Most neighbours have three bedrooms, with small family units, whereas the development, on the site of a current three-bedroom house, would house up to 20 people, potentially with 30-50 people living there. On that note, residents living near Blacktown boarding houses, complained to me, during my activist campaign, that boarding houses have been seen to operate twice or indeed triple their occupancy- so the likelihood of 30+ (or 40+) people living there, is indeed a reality. This contrasts with local neighbours’ way of life, wanting to live in a healthy, harmonious and quiet environment.
Blacktown Council’s twice refusal for development and community objections
Council upheld throughout the entire court process, despite some stingy amendments, that the DA countered local policies on design, planning and character of the area, as stated below.
Please refer to below letter, from chief executive of Blacktown Council:
“The matter was then subsequently heard by Senior Commissioner Dixon who determined to uphold the appeal on 5 February 2021, thereby approving the development.
Senior Commissioner Dixon made the decision despite council and community objections to the proposal. The objections included:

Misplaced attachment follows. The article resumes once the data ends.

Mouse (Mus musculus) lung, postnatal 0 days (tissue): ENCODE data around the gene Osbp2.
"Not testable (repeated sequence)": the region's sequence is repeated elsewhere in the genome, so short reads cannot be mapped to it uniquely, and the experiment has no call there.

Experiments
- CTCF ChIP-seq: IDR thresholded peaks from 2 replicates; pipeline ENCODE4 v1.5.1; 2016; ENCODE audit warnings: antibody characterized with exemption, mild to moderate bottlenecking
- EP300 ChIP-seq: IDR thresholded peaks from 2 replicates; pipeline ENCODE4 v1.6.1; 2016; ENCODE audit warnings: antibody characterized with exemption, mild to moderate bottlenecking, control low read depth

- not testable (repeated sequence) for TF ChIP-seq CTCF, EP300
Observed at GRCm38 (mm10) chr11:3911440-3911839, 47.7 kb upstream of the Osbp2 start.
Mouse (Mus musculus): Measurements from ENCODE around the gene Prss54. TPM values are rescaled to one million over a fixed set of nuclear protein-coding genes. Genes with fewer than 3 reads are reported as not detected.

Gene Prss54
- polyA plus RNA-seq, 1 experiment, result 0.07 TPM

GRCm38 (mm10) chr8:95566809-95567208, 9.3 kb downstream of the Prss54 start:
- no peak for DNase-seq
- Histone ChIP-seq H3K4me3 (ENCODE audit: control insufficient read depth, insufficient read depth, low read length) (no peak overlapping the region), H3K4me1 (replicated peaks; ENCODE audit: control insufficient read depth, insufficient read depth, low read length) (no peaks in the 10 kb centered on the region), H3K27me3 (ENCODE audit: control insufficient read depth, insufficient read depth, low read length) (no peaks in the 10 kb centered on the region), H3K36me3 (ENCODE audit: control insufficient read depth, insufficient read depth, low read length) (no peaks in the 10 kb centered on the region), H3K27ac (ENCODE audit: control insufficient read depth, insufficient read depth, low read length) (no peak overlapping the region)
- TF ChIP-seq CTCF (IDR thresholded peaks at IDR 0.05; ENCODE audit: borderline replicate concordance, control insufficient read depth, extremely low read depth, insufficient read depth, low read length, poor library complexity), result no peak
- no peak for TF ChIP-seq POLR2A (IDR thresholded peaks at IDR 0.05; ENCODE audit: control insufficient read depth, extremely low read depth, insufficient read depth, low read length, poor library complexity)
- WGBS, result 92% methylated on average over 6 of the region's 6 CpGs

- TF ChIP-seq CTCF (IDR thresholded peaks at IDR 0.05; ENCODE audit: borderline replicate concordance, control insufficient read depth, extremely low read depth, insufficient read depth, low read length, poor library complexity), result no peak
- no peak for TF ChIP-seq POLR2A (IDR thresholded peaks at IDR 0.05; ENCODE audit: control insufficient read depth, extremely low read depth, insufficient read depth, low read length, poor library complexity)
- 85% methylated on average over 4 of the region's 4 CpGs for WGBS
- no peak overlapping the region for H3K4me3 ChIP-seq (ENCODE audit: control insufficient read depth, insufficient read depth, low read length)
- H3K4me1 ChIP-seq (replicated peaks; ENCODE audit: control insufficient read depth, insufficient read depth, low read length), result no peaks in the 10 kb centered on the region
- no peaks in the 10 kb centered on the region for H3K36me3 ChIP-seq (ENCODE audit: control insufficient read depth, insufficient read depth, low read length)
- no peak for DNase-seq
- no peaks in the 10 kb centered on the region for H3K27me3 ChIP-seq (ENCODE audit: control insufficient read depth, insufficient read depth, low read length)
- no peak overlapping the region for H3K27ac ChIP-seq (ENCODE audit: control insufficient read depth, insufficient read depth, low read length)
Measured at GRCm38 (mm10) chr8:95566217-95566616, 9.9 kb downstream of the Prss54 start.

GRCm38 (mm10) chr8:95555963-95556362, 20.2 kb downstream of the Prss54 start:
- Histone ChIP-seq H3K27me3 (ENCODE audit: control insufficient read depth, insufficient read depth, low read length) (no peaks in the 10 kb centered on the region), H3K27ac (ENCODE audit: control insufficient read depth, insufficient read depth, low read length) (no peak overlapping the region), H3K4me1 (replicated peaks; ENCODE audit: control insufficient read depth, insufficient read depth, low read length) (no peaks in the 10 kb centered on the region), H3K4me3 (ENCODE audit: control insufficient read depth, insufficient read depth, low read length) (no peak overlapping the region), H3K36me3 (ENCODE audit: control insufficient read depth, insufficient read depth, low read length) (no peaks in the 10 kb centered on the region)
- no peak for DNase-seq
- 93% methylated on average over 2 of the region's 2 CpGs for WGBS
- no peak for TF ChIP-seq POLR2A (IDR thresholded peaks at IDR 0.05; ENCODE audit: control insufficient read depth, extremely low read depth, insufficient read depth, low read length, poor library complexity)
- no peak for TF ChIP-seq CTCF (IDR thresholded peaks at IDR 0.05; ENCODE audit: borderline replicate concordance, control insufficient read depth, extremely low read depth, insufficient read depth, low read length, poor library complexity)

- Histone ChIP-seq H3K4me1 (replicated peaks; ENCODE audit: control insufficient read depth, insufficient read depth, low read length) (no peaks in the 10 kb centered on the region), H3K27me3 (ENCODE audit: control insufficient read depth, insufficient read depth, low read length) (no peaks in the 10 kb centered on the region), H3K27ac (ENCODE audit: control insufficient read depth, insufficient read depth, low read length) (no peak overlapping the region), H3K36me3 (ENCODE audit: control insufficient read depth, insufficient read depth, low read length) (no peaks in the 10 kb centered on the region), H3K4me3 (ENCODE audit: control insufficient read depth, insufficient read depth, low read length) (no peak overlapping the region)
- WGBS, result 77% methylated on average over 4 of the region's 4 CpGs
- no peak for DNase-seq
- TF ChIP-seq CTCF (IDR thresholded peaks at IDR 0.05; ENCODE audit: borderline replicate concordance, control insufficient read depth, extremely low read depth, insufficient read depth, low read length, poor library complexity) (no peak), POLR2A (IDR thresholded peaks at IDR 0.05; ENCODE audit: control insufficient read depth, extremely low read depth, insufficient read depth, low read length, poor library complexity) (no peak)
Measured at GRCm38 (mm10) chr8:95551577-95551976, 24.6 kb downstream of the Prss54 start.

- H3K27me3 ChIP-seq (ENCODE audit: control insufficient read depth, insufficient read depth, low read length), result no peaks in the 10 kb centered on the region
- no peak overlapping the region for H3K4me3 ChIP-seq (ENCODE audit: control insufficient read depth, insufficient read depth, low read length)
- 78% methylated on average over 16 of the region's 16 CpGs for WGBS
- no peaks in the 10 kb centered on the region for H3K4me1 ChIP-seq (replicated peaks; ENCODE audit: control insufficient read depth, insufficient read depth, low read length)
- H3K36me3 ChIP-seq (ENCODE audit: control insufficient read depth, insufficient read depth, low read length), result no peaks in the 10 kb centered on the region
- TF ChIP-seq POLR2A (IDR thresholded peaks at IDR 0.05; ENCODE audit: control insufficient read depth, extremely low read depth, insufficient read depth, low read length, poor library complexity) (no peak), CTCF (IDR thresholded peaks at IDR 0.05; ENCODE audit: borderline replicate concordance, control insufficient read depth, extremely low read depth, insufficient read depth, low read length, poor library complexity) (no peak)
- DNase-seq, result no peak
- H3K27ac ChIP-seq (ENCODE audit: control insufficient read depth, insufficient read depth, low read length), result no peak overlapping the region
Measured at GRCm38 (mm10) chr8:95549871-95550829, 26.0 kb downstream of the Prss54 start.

- the design of the proposed development not being compatible with the character of the local area
- an argued lack of design excellence, as required by Clause 7.7 of Blacktown Local Environmental Plan 2015
- the proposal not being in the public interest in terms of design excellence and character of the local area”
Other concerns: No air, nor trees with residents squashed into boxed rooms like sardines
The over-development is environmentally unsustainable, with a large building situated on the corner of a busy intersection, obstructing neighbours’ views as well as that of turning cars:
- Neighbours only have a few people living in each house
- It is not desirable to house up to 30+ people, on the site of a current 3-bedroom house
- Front set-back obstructs neighbours
- No garden or possibility to grow own vegetables, nor to have a flower garden
- Noisy living environs (internal/external): residents not being able to sleep or work
- Property sitting on the edge of neighbour’s property
- Intersection: RTA concerns: large building on edge of intersection, blocking street view
- No trees, inadequate nature/natural environment
- No front or back yard
- Inadequate parking
- Lack of supportive furniture and amenities
- Inappropriate internal/external living space